Nestled in an idyllic corner of Deer Lake Park sits the quaint but mighty Burnaby Art Gallery (BAG). The building, with its unassuming cottage-style exterior accessorized with river rocks, is actually home to an impressive and international collection of art. With a focus on works on paper, including etchings, prints, and drawings, the gallery has amassed an intriguing and focused assortment. The latest exhibition, simply titled “New Acquisitions” and running from Feb. 5 to March 27, 2016, displays 85 of the 200-and-some pieces acquired by the regional gallery over the past two years. With work ranging widely from contemporary Vancouver art to 18th century Spanish Romantics, the BAG’s latest show is exemplary of the gallery’s far-reaching mandate.
In between the last moments of hanging, BAG director and curator Ellen van Eijnsbergen explains the logistics of acquiring such a diverse range of art. “We’ve had a couple of large donations in the past two years, and that will be reflected in the work that we’re showing,” she says. “And then, in addition, we have a small acquisitions budget, whereby we purchase new work.” Included in those donations are two pieces from the celebrated Spanish artist Francisco Goya of his seminal series Los Caprichos. Hailing from the same series as his famed The Sleep of Reason Produces Monsters, the pieces are essential to the cannon of art history. “They’re a bit dark, as Goya’s tend to be,” says van Eijnsbergen. “Actually, when they were originally produced, they were not very popular—they didn’t sell well, although now they are considered to be quite significant. They’re satirical works, aimed at the wealthy aristocracy.” The pieces, fueled by rationality ignited by the Enlightenment, poke often morbid fun at the establishment, marking a significant turning point for the artist and transforming the role of political satire.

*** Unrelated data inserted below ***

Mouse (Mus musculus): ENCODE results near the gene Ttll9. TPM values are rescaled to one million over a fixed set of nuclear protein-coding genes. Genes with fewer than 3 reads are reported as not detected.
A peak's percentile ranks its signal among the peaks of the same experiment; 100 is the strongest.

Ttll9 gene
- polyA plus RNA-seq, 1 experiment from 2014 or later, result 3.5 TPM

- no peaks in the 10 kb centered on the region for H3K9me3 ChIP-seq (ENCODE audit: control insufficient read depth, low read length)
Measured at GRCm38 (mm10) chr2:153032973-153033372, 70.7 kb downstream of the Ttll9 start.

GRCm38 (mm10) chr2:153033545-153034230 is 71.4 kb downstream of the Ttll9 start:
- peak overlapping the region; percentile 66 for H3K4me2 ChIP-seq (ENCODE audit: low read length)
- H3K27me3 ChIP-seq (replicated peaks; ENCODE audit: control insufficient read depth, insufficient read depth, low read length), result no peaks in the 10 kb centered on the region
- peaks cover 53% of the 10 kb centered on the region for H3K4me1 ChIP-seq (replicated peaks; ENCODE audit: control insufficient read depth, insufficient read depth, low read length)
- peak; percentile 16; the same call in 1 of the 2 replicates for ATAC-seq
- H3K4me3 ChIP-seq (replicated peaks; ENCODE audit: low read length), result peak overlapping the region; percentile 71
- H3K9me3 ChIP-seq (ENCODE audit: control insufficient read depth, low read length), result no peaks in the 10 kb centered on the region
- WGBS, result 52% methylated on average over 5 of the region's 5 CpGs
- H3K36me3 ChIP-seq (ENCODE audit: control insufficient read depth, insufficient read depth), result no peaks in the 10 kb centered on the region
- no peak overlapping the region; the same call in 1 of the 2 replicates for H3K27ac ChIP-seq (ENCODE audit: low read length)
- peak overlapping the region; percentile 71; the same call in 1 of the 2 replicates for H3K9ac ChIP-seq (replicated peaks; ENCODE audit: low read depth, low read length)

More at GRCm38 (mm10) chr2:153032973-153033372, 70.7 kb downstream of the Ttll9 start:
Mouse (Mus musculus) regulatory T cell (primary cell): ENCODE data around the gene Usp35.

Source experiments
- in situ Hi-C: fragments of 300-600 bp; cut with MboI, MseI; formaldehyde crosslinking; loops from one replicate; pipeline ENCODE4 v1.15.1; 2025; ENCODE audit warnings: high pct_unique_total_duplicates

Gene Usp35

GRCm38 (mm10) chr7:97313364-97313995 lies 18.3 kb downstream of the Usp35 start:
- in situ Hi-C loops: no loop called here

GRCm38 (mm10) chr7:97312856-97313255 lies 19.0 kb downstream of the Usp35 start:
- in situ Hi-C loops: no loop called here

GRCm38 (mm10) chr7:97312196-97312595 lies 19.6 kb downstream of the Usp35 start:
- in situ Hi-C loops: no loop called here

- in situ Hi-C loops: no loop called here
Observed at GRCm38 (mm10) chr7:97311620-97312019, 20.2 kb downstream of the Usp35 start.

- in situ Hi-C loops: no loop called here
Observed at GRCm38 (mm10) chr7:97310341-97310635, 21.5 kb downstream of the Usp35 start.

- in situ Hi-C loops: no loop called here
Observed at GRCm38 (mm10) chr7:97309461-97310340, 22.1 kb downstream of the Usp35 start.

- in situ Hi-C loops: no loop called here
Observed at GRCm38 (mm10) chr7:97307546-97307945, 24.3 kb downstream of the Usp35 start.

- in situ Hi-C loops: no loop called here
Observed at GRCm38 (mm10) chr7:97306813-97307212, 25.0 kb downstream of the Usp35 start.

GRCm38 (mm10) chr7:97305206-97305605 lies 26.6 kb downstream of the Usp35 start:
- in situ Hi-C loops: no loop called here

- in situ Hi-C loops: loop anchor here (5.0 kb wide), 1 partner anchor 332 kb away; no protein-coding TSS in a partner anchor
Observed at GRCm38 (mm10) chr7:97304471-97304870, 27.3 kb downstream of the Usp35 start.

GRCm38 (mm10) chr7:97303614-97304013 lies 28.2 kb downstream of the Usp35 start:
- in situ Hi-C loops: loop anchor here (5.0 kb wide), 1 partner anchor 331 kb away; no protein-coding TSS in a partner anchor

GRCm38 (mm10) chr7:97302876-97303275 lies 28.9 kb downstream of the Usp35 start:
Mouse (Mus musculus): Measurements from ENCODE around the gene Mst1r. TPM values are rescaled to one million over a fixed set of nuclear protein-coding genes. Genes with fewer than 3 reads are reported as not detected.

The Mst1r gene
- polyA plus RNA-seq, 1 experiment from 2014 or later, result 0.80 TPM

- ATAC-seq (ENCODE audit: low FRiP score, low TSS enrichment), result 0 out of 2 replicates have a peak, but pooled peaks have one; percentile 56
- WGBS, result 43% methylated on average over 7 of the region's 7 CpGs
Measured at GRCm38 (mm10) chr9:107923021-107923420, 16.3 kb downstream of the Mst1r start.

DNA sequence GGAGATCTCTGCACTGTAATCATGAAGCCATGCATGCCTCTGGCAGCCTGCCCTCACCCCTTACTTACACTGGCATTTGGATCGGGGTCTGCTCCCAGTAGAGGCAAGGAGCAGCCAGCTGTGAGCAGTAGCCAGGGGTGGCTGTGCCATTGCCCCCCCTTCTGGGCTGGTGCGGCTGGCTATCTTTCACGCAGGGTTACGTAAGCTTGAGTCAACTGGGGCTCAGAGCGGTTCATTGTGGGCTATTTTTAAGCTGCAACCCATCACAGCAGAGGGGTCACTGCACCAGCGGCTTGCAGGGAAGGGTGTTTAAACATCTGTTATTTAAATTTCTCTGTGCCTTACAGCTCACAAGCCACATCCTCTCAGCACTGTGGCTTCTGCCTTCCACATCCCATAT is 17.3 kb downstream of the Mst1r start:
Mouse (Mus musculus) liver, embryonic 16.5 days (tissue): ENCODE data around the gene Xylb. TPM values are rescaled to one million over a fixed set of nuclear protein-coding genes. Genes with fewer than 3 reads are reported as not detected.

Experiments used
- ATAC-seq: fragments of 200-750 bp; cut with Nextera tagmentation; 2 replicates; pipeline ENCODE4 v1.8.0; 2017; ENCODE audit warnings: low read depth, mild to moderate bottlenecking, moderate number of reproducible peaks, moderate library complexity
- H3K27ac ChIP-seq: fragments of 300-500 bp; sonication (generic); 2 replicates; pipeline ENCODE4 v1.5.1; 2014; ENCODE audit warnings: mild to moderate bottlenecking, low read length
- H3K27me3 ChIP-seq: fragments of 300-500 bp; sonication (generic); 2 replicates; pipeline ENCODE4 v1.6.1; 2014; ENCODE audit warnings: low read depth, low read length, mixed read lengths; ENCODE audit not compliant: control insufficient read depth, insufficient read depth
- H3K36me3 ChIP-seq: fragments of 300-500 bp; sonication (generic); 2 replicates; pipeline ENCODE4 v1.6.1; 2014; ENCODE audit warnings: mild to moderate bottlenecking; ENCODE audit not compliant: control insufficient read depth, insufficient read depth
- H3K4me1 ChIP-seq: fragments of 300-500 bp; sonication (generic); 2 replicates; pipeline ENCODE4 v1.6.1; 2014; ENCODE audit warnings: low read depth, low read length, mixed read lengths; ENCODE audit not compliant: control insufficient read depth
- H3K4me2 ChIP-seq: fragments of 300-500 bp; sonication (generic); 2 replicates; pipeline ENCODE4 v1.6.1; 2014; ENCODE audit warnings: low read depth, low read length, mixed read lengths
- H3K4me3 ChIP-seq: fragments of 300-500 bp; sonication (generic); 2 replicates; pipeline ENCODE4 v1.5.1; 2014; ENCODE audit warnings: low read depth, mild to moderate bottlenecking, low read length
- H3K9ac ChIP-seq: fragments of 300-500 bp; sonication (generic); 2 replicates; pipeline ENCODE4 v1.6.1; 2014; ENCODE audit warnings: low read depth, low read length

Van Eijnsbergen is quick to draw a connection with another, completely different acquisition from Vancouver artist Eric Metcalfe, whose leopard works made in collaboration with Kate Craig may have captivated Vancouver Art Gallery audiences at the recent “Between Object and Action” exhibition. “Those two could be considered a critique of society as well,” says van Eijnsbergen, referring to pieces such as Metcalfe’s garish Banal Beauty Inc. Other works included range from new pieces by Vancouver’s own Elizabeth Zvonar and Stan Douglas, as well as historic work by Dutch master Rembrandt and English satirist William Hogarth.
Looking to the next two years, the BAG hopes to broaden its efforts even further. “We’re focusing on works by women, which are underrepresented in the collection, as well as adding photography and watercolour as well,” says van Eijnsbergen. For the moment, however, the latest exhibition is a promising landmark for the small gallery in the woods.
Read about the finer things in life. Visit our Arts page.